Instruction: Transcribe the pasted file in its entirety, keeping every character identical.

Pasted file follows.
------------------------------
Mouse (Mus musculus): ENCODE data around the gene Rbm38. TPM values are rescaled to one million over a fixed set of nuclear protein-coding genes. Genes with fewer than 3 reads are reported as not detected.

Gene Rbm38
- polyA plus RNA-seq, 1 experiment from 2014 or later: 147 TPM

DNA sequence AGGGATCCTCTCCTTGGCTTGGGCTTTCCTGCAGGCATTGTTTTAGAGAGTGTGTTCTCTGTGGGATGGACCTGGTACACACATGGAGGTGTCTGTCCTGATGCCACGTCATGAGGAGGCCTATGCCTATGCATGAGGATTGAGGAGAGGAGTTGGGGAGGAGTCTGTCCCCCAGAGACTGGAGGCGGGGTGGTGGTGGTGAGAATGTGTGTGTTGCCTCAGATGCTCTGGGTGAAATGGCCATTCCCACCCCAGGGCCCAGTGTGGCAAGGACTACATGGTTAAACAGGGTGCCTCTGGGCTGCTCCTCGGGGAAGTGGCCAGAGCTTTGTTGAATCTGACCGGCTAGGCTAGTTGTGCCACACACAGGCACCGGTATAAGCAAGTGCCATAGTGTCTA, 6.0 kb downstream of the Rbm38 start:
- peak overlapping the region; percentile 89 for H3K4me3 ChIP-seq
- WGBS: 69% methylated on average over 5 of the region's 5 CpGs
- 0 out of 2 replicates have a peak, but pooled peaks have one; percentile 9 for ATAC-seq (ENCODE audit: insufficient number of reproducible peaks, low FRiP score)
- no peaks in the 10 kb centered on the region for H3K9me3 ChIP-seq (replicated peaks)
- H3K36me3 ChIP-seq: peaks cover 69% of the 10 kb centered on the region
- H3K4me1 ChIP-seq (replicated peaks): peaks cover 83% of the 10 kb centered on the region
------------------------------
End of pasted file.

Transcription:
Mouse (Mus musculus): ENCODE data around the gene Rbm38. TPM values are rescaled to one million over a fixed set of nuclear protein-coding genes. Genes with fewer than 3 reads are reported as not detected.

Gene Rbm38
- polyA plus RNA-seq, 1 experiment from 2014 or later: 147 TPM

DNA sequence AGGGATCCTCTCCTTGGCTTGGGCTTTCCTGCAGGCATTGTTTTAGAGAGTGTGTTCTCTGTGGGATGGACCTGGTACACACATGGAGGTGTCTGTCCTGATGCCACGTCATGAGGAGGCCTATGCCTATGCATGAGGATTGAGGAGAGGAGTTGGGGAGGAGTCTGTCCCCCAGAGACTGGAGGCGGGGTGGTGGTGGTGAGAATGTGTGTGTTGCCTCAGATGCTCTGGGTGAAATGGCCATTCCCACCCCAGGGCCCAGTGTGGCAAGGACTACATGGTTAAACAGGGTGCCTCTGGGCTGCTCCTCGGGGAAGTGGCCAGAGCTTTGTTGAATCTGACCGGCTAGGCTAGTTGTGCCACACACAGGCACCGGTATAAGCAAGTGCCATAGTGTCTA, 6.0 kb downstream of the Rbm38 start:
- peak overlapping the region; percentile 89 for H3K4me3 ChIP-seq
- WGBS: 69% methylated on average over 5 of the region's 5 CpGs
- 0 out of 2 replicates have a peak, but pooled peaks have one; percentile 9 for ATAC-seq (ENCODE audit: insufficient number of reproducible peaks, low FRiP score)
- no peaks in the 10 kb centered on the region for H3K9me3 ChIP-seq (replicated peaks)
- H3K36me3 ChIP-seq: peaks cover 69% of the 10 kb centered on the region
- H3K4me1 ChIP-seq (replicated peaks): peaks cover 83% of the 10 kb centered on the region